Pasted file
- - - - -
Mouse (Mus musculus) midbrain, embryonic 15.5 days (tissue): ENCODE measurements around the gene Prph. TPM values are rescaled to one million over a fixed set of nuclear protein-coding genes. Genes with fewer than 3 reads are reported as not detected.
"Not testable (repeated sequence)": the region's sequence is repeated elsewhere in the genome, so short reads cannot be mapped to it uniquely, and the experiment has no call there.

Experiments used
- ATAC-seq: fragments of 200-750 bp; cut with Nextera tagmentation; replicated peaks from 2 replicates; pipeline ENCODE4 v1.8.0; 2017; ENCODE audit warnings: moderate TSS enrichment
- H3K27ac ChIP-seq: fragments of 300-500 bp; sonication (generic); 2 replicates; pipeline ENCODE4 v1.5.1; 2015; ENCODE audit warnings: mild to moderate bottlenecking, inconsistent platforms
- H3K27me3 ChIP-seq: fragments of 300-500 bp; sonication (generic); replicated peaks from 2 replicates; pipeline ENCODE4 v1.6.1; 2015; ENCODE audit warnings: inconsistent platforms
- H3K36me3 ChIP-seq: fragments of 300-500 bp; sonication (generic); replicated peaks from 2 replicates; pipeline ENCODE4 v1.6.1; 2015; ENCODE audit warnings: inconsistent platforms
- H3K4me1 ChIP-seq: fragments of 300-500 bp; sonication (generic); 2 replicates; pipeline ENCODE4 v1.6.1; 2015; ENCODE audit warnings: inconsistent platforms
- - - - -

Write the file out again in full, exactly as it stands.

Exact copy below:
Mouse (Mus musculus) midbrain, embryonic 15.5 days (tissue): ENCODE measurements around the gene Prph. TPM values are rescaled to one million over a fixed set of nuclear protein-coding genes. Genes with fewer than 3 reads are reported as not detected.
"Not testable (repeated sequence)": the region's sequence is repeated elsewhere in the genome, so short reads cannot be mapped to it uniquely, and the experiment has no call there.

Experiments used
- ATAC-seq: fragments of 200-750 bp; cut with Nextera tagmentation; replicated peaks from 2 replicates; pipeline ENCODE4 v1.8.0; 2017; ENCODE audit warnings: moderate TSS enrichment
- H3K27ac ChIP-seq: fragments of 300-500 bp; sonication (generic); 2 replicates; pipeline ENCODE4 v1.5.1; 2015; ENCODE audit warnings: mild to moderate bottlenecking, inconsistent platforms
- H3K27me3 ChIP-seq: fragments of 300-500 bp; sonication (generic); replicated peaks from 2 replicates; pipeline ENCODE4 v1.6.1; 2015; ENCODE audit warnings: inconsistent platforms
- H3K36me3 ChIP-seq: fragments of 300-500 bp; sonication (generic); replicated peaks from 2 replicates; pipeline ENCODE4 v1.6.1; 2015; ENCODE audit warnings: inconsistent platforms
- H3K4me1 ChIP-seq: fragments of 300-500 bp; sonication (generic); 2 replicates; pipeline ENCODE4 v1.6.1; 2015; ENCODE audit warnings: inconsistent platforms